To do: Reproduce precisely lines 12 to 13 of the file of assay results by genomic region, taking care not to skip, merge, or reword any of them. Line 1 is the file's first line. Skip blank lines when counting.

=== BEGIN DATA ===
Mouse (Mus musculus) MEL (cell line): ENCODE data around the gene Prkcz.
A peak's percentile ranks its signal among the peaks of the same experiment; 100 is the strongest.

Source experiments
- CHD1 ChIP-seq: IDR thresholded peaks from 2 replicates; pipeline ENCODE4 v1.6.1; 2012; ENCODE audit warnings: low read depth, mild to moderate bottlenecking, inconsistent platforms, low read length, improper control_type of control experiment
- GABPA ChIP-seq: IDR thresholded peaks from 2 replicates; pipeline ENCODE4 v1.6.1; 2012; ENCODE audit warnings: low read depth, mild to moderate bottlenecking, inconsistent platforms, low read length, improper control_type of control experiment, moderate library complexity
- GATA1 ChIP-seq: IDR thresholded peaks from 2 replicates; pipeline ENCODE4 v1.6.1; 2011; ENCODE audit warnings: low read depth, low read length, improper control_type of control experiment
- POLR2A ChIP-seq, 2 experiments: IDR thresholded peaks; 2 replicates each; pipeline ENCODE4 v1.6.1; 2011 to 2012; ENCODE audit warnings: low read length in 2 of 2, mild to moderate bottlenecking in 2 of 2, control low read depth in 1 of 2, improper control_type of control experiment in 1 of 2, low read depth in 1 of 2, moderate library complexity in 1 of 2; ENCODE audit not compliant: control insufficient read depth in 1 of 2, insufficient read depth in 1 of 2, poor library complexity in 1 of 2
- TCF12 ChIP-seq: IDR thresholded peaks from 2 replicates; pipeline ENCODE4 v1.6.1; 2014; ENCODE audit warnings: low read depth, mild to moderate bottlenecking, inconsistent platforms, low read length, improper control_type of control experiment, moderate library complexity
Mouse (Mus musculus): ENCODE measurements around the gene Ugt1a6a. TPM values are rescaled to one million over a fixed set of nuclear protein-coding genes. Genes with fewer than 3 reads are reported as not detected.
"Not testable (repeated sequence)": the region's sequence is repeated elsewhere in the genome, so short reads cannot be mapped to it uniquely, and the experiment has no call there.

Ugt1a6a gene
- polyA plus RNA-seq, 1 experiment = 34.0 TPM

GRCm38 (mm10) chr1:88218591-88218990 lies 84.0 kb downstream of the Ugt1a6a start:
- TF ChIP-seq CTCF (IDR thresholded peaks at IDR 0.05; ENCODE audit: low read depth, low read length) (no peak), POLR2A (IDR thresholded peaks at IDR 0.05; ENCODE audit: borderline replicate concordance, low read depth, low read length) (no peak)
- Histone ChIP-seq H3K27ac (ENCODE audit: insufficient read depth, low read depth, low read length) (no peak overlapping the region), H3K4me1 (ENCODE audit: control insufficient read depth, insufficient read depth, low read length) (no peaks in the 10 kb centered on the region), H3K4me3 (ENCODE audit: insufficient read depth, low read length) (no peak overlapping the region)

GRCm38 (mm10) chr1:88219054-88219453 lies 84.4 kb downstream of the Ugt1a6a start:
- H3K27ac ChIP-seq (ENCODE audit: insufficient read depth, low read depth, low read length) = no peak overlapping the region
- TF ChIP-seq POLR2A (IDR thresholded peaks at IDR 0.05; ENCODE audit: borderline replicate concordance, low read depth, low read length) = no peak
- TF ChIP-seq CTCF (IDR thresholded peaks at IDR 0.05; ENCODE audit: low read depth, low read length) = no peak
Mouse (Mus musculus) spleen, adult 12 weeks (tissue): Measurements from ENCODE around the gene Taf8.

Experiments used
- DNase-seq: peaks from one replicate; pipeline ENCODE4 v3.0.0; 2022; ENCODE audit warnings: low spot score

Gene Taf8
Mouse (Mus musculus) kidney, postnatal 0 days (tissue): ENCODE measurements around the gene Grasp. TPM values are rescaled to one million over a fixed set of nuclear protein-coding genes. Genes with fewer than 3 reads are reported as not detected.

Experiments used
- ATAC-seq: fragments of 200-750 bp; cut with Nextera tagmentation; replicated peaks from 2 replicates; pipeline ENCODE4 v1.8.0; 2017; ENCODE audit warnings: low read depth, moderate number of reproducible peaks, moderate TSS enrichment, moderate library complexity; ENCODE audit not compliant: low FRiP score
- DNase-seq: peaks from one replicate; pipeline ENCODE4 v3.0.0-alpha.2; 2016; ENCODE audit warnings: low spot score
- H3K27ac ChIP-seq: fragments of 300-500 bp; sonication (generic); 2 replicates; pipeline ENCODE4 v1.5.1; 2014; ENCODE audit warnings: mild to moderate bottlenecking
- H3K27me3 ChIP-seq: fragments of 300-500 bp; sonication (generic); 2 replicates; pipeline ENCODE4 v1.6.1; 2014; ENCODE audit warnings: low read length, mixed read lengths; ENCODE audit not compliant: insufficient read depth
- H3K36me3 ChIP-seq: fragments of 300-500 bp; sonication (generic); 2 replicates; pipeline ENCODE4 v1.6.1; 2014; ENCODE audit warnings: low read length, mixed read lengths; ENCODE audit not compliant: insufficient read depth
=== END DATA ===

- polyA plus RNA-seq, 1 experiment = 34.0 TPM

GRCm38 (mm10) chr1:88218591-88218990 lies 84.0 kb downstream of the Ugt1a6a start: